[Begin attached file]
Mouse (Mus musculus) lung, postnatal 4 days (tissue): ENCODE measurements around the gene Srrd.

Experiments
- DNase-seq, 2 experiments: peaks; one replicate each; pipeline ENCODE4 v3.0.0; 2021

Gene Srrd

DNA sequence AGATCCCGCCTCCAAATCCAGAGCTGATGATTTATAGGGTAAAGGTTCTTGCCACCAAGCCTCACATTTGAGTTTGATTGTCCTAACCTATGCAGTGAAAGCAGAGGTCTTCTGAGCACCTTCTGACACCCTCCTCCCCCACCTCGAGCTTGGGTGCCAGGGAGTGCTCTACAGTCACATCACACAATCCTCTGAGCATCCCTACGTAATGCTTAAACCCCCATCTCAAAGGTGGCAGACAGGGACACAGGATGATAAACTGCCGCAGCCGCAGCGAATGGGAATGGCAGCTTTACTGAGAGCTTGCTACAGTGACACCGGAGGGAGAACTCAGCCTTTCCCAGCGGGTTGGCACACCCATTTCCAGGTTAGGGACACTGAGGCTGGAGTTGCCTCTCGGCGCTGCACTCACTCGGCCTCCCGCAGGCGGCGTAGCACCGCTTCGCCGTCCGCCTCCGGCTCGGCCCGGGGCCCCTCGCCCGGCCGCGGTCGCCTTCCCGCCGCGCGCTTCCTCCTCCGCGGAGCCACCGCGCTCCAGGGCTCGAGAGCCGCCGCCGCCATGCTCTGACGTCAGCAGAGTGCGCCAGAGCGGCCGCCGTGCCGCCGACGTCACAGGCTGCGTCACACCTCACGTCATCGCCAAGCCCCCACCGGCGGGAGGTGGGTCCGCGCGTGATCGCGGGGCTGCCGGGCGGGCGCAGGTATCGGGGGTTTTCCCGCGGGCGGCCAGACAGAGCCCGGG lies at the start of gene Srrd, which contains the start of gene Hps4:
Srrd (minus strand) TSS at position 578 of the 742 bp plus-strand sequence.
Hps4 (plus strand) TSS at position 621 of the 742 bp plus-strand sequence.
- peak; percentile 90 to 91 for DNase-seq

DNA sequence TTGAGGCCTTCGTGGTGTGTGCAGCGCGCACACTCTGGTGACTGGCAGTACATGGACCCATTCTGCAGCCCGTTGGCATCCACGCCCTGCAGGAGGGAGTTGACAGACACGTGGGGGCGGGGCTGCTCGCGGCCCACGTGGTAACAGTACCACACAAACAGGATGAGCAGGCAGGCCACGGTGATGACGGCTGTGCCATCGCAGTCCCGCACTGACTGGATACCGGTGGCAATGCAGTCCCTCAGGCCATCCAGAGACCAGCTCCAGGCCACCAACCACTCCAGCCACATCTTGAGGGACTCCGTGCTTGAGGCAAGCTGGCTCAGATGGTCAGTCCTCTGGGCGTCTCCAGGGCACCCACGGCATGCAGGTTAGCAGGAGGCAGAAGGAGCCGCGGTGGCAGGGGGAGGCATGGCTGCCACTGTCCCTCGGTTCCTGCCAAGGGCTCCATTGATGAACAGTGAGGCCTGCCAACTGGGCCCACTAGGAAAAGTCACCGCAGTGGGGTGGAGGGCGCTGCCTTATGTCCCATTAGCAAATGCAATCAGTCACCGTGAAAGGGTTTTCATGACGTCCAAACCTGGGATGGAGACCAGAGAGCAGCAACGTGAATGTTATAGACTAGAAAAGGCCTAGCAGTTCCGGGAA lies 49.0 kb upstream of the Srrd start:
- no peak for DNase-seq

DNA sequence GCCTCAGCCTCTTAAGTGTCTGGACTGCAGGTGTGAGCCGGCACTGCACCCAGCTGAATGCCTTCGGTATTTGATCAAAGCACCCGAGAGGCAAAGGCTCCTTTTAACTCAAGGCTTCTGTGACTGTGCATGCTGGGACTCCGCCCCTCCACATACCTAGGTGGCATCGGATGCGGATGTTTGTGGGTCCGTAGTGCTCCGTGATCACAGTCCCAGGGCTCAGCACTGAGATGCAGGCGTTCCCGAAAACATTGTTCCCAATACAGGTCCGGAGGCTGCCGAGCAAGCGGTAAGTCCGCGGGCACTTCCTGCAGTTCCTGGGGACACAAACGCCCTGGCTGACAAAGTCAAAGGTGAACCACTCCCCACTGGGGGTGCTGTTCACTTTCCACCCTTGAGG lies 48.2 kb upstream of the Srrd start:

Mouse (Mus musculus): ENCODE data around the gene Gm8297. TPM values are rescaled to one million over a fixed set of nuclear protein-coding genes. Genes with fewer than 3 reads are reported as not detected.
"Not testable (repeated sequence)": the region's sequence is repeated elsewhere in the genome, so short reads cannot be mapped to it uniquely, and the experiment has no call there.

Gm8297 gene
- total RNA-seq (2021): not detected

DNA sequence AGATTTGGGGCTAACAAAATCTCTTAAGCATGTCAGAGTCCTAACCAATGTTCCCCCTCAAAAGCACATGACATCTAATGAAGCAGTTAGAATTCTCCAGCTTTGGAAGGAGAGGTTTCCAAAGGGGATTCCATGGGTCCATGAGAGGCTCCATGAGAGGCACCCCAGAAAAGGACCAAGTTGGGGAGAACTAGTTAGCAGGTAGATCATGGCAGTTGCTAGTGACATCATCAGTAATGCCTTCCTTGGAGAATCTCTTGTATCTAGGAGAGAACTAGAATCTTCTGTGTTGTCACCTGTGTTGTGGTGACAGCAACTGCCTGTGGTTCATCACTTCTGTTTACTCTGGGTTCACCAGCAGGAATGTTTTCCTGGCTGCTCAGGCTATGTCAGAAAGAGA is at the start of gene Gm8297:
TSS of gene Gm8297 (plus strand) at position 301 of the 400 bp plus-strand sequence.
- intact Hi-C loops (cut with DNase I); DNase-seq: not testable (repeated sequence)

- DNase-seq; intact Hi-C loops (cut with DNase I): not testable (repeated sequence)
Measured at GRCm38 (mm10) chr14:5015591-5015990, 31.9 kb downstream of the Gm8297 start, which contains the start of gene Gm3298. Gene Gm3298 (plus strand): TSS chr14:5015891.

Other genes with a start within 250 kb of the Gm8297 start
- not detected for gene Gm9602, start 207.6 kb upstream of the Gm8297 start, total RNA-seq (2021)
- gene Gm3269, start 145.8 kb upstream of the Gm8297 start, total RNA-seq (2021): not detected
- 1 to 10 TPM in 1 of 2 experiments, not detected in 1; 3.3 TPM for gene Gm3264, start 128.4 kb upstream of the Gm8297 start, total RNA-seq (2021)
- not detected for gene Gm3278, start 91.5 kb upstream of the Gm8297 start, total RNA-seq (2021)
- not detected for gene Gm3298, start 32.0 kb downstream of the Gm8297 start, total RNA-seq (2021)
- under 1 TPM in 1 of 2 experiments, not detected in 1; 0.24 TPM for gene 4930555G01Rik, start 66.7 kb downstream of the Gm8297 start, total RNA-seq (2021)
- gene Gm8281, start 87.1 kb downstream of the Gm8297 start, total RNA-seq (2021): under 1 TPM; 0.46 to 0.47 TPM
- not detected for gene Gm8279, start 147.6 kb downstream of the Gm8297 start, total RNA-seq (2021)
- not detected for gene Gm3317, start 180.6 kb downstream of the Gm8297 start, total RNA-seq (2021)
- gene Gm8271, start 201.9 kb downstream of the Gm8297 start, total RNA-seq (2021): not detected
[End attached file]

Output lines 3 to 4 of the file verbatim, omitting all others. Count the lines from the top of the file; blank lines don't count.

- DNase-seq, 2 experiments: peaks; one replicate each; pipeline ENCODE4 v3.0.0; 2021

Gene Srrd